The uspet defeat of long-serving Brooklyn District Attorney Charles J. Hynes was celebrated Wednesday by activists for Jewish victims of sex abuse.
“Hynes had to go,” said Mark Meyer Appel, founder of Voice of Justice, who has waged a long campaign to see Hynes defeated, believing he has not adequately prosecuted child molesters within the politically powerful Brooklyn ultra-Orthodox community. “I’m very happy.”
"The election result sends a clear message that the people of Brooklyn want to see fairness, not special treatment, and that when the people choose to speak at the polls, the chasidic bloc vote -- which went to Hynes -- becomes irrelevant," said Ben Hirsch, co-founder of Survivors for Justice, an organization that advocates and educates on issues related to child safety.
"Hynes' record on Orthodox child sex abuse, combined with the growing prosecutorial misconduct scandals, cost him the election," Hirsch said. "Brooklyn's Orthodox community was cynically used by Hynes for political ends."
Hynes, in office since 1989, lost the Democratic nomination to Ken Thompson, a litigator making his first bid for public office, by a large margin, 55-45 percent. Although he is also on the Republican and Conservative ballots, he said he would not continue his campaign.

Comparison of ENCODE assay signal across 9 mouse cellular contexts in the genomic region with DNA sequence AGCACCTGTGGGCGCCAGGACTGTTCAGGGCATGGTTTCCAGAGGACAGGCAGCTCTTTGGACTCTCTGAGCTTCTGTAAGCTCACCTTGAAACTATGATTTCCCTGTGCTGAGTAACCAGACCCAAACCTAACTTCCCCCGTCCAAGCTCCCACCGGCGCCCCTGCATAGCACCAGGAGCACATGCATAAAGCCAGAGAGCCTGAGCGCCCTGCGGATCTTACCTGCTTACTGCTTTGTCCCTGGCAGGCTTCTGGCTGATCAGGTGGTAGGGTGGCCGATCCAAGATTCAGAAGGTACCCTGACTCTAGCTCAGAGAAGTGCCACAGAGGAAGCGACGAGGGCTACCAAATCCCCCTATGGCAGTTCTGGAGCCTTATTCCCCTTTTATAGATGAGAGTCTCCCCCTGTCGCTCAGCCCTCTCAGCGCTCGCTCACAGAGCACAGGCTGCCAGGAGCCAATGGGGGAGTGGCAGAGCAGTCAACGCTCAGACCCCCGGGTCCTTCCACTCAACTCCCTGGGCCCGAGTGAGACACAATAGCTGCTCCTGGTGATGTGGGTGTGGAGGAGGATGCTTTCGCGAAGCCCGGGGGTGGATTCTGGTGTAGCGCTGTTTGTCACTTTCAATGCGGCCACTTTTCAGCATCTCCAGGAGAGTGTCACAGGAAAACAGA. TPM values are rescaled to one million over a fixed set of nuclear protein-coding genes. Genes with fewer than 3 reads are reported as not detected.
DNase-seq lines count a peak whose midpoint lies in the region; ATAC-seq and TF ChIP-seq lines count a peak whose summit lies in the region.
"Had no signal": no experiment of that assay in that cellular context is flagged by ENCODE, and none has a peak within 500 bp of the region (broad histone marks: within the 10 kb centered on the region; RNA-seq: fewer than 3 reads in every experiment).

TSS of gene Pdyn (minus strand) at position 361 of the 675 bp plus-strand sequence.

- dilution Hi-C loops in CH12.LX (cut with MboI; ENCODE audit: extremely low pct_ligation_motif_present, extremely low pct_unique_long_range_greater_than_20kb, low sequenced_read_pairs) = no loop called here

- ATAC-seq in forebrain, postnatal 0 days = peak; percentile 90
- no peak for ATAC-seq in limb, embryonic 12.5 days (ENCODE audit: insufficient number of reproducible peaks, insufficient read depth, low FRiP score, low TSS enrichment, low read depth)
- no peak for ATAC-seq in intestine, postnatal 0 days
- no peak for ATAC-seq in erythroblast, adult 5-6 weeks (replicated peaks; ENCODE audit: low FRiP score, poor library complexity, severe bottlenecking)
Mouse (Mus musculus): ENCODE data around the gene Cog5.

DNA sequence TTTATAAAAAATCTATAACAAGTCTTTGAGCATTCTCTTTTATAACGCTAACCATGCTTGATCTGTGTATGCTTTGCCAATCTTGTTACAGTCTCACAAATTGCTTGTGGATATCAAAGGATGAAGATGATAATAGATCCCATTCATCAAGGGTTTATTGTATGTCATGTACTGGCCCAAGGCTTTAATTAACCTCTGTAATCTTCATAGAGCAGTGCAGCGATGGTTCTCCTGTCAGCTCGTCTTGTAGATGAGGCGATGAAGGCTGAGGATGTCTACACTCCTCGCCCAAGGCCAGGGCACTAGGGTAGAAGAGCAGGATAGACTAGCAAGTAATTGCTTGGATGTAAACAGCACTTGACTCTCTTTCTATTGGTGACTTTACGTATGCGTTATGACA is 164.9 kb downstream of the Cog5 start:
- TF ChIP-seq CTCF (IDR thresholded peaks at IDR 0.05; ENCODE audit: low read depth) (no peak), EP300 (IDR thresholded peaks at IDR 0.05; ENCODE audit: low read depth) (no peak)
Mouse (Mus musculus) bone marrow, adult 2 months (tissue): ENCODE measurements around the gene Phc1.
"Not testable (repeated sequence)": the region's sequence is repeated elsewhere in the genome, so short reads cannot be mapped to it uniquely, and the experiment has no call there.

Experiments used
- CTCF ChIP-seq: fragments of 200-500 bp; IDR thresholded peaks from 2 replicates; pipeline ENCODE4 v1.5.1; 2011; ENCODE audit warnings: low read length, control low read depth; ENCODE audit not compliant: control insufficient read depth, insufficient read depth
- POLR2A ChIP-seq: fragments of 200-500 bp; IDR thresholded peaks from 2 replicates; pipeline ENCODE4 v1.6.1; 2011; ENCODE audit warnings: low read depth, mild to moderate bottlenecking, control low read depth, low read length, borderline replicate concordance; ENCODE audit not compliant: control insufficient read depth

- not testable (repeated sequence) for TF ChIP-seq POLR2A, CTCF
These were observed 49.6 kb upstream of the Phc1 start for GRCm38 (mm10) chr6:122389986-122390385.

Thompson built his campaign on accusations that Hynes let politics interfere with prosecuting criminals. He won an important endorsement in Assemblyman Dov Hikind, who has also been critical of Hynes treatment of Orthodox abuse cases.
David Greenfield, an Orthodox city councilman representing those areas, campaigned for the incumbent.
“The turning point in the race was a year ago when the Times did a full-page spread and a major piece on sex abuse and Kol Tzedek,” said Appel, referring to the controversial hotline set up to field complaints of Orthodox abuse. “The Jewish Week was also constantly on top of it. There is a new hope for the Jewish community. We should have equal justice, no more and no less.”
Democratic political consultant Hank Sheinkopf said a long incumbency was the main challenge for Hynes. “Joe Hynes was running against ‘been around too long,’ “ Sheinkopf said. “ ‘Been around too long’ won. It could have been Thompson, or it could have been a gefilte fish.”
He said that while Manhattan DA Robert Morgenthau, who left office two years ago, served far longer, “Morgenthau didn’t have the problems that Hynes did, with dustup after dustup on child abuse and his failure to stop detectives from abusive behavior on confessions and faulty evidence.”
According to the Daily News, Hynes told supporters Tuesday night: “The Democratic voters of the county, today, viewed (my) record, compared it with the record of former federal prosecutor Kenneth Thompson and decided to change directions.”
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